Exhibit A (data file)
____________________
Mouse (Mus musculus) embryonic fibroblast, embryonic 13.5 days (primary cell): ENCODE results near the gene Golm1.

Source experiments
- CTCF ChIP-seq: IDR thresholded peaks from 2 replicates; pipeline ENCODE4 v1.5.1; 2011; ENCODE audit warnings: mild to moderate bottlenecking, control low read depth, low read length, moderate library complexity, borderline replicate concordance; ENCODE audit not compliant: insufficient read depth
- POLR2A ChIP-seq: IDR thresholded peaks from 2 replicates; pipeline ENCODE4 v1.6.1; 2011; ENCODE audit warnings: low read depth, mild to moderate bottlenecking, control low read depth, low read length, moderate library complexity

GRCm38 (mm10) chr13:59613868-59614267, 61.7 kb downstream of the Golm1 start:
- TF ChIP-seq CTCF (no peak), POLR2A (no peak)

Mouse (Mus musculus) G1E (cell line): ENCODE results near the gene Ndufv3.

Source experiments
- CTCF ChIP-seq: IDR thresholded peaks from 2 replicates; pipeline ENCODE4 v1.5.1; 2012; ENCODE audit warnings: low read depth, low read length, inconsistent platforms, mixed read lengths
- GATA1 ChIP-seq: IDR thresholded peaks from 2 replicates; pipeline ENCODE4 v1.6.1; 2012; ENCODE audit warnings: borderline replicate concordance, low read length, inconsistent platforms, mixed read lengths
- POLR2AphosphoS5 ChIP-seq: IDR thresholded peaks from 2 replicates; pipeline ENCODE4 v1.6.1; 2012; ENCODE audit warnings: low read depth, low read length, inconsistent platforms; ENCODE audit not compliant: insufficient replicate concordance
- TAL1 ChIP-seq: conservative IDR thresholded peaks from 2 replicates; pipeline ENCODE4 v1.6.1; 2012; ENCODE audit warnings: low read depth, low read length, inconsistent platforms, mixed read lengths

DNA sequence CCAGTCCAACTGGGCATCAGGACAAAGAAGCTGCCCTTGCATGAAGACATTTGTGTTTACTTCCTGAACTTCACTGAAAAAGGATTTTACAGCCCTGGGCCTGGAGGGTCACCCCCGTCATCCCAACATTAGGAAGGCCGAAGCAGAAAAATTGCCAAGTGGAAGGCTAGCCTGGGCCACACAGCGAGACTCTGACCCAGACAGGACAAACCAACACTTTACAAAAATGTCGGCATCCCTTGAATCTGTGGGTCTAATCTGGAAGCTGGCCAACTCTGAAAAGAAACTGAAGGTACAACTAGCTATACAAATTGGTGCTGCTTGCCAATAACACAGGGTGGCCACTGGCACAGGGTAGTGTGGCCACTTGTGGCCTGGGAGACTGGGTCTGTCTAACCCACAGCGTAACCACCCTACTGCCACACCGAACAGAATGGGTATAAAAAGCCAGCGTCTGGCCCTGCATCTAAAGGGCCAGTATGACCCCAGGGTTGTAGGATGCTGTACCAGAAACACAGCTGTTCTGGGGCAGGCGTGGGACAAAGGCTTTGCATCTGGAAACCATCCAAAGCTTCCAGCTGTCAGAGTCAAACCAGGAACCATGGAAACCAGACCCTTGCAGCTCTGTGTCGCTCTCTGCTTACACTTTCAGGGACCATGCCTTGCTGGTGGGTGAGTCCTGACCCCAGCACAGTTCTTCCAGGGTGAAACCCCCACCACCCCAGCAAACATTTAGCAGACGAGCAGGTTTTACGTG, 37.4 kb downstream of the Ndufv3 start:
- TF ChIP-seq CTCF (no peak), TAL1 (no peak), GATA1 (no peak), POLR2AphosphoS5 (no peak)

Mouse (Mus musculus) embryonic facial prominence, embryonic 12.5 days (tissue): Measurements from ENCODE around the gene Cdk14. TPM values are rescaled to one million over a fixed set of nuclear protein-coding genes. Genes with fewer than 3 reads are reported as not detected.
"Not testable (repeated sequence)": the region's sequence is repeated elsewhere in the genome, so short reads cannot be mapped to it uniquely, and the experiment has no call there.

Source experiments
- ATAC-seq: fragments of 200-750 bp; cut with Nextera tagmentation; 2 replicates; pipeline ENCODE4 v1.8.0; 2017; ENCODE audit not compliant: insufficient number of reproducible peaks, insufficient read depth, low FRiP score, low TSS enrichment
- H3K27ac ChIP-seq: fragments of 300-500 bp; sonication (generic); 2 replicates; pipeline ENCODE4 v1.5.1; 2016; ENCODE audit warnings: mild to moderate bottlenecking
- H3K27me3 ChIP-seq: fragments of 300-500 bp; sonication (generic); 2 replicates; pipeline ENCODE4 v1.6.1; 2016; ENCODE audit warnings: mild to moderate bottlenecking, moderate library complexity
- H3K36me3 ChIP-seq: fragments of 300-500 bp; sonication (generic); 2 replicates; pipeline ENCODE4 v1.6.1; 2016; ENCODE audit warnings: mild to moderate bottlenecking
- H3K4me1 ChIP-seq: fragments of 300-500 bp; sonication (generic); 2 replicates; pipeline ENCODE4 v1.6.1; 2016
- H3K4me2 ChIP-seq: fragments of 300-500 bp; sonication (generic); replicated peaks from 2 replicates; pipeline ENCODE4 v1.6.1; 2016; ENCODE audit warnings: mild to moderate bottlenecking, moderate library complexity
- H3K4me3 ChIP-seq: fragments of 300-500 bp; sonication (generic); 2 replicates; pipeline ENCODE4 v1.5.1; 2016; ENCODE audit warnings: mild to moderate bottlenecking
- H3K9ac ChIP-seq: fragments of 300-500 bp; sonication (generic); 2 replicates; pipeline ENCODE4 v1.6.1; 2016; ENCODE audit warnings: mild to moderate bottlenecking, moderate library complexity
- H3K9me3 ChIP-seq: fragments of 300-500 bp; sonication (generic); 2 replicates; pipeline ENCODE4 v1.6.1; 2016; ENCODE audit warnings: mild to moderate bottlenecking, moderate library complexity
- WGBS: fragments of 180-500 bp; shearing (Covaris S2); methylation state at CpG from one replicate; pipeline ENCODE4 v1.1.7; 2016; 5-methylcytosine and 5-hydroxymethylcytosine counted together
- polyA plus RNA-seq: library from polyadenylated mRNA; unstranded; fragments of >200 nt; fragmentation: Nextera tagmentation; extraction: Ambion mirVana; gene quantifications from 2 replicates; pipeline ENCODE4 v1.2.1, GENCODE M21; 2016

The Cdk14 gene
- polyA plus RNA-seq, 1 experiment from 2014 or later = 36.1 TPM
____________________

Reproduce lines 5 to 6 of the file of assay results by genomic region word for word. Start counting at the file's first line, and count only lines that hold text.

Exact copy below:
GRCm38 (mm10) chr13:59613868-59614267, 61.7 kb downstream of the Golm1 start:
- TF ChIP-seq CTCF (no peak), POLR2A (no peak)